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Financial Services comment

For the majority of people associated with financial services in 2008 it has been a tougher year than most. The slump in the mortgage market, the effects of the credit crunch and falling UK equity markets have contributed to an overriding sense of gloom, exacerbated by every news outlet in the country.

Over the past few weeks the industry has seen some major players in extreme difficulty, with global firms and banks collapsing or having to be propped up by rival companies or through government intervention.

This changing world might cause a revaluation in what is seen as the more stable parts of the industry to work in. The banks are often described as safe havens, “as they are never going to go out of business”, but perhaps this view will change considerably given recent events. Although estimates about job losses are potentially somewhat exaggerated, it is clear that thousands of individuals employed in the banking arena are soon going to be active on the job market.

At the other end of the spectrum our experience shows us that 2008 has seen an unprecedented number of sole traders deciding to seek alliances with larger firms as the burden of developing new business in very challenging times becomes too much, especially alongside running a company and coping with regulatory demands. Whilst there are immediate tangible benefits to this, many sole traders undertake such a decision with a heavy heart.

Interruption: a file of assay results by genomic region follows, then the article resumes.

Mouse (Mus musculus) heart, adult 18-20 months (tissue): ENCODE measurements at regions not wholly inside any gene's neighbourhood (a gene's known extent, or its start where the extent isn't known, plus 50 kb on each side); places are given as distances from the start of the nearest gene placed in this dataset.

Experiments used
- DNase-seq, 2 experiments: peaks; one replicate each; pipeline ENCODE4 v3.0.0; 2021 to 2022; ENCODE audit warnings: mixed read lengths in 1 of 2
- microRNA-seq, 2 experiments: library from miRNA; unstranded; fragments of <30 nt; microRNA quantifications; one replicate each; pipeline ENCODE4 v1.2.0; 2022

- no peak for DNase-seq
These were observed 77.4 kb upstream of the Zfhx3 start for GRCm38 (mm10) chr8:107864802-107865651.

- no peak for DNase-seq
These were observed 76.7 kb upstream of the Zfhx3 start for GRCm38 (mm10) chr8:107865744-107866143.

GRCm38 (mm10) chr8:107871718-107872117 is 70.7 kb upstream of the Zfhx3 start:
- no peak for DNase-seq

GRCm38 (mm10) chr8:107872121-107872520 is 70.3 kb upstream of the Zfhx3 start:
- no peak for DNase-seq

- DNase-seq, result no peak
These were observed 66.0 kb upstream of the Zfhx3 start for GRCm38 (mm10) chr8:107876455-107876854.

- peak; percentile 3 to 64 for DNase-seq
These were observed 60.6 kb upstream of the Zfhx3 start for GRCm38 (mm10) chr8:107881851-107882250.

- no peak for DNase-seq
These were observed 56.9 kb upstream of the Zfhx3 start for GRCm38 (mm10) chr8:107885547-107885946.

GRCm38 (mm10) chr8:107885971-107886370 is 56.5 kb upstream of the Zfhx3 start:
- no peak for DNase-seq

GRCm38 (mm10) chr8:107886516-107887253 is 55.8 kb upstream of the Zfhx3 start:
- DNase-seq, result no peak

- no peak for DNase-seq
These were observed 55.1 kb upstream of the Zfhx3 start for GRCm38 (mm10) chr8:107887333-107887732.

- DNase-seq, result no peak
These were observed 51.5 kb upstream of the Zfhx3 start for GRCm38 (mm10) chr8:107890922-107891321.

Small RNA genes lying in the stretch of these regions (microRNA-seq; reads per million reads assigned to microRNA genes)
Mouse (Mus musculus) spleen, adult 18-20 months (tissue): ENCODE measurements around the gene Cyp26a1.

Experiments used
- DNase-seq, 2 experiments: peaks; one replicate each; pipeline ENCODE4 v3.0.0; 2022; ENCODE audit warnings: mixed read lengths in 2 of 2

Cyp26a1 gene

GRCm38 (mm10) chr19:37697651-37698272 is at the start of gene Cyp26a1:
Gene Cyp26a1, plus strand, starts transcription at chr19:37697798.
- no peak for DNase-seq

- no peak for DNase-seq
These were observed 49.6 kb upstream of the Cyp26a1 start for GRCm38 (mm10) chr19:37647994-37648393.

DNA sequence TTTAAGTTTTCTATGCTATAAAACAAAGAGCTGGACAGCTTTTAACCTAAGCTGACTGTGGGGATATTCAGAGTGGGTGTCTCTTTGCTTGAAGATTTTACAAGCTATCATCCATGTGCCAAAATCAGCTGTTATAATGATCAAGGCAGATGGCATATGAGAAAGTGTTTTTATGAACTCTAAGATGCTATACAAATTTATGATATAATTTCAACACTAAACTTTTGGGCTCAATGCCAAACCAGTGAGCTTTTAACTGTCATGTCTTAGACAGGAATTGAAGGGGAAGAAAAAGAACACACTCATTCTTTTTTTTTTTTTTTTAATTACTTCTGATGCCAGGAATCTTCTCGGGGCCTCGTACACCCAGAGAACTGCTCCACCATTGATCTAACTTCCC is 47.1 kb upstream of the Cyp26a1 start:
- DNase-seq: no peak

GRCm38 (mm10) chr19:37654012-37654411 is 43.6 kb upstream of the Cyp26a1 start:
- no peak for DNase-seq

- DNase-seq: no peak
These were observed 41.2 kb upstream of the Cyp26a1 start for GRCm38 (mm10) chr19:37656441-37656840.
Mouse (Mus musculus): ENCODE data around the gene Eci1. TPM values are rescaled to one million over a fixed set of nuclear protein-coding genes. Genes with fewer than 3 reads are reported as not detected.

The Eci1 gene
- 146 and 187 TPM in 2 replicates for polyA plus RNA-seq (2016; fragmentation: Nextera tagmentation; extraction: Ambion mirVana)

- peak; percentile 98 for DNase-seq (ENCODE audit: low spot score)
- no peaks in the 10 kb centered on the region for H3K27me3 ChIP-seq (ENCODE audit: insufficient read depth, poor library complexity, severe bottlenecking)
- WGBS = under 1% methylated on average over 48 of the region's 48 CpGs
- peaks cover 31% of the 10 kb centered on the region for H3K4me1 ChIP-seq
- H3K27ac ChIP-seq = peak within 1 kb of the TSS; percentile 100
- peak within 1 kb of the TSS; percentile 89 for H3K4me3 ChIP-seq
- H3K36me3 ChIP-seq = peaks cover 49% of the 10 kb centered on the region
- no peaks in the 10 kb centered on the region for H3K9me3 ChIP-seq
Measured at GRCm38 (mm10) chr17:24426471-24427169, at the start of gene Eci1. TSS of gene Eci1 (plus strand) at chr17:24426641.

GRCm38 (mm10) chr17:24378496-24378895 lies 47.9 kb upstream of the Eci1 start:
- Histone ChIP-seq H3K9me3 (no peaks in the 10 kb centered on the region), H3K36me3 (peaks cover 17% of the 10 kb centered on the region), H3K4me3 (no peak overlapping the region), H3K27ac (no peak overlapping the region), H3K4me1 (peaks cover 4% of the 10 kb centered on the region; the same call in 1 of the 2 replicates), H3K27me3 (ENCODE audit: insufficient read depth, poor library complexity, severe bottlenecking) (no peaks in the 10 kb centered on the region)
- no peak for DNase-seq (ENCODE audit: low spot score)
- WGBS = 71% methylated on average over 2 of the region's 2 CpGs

With all this in mind and with most experts predicting further difficulties ahead, it would be easy to become despondent. This is particularly true for those seeking a job move.


What has noticeably dropped off has been the speculative hire, recruitment based on finding a role for a quality introduced candidate. This has caused a reversal in fortunes, with it increasingly a client rather than a candidate led market. The effect of this change is a drop in the amount of opportunities available at any one time, although it does not follow that high quality positions do not exist. Further, whilst recruitment freezes have come in to play, they have not been that far ranging. Many companies, especially the nationals, have continued to take on board new employees.

The final quarter of the year has traditionally been one of the busiest periods in the recruitment calendar as firms look to position themselves for the New Year. We do not expect it to be as buoyant this as previously but it is not all bad news. Many firms are proving very resilient, especially those that have tailored their business to build value over the long-term.

Whilst it is equally correct that uncertainty is bound to pervade the industry for a while, there are reasons to be positive, such as the general trend of stock markets doing well in and around a US Presidential election.

Holding on to that type of thinking, let us look forward to better times ahead.

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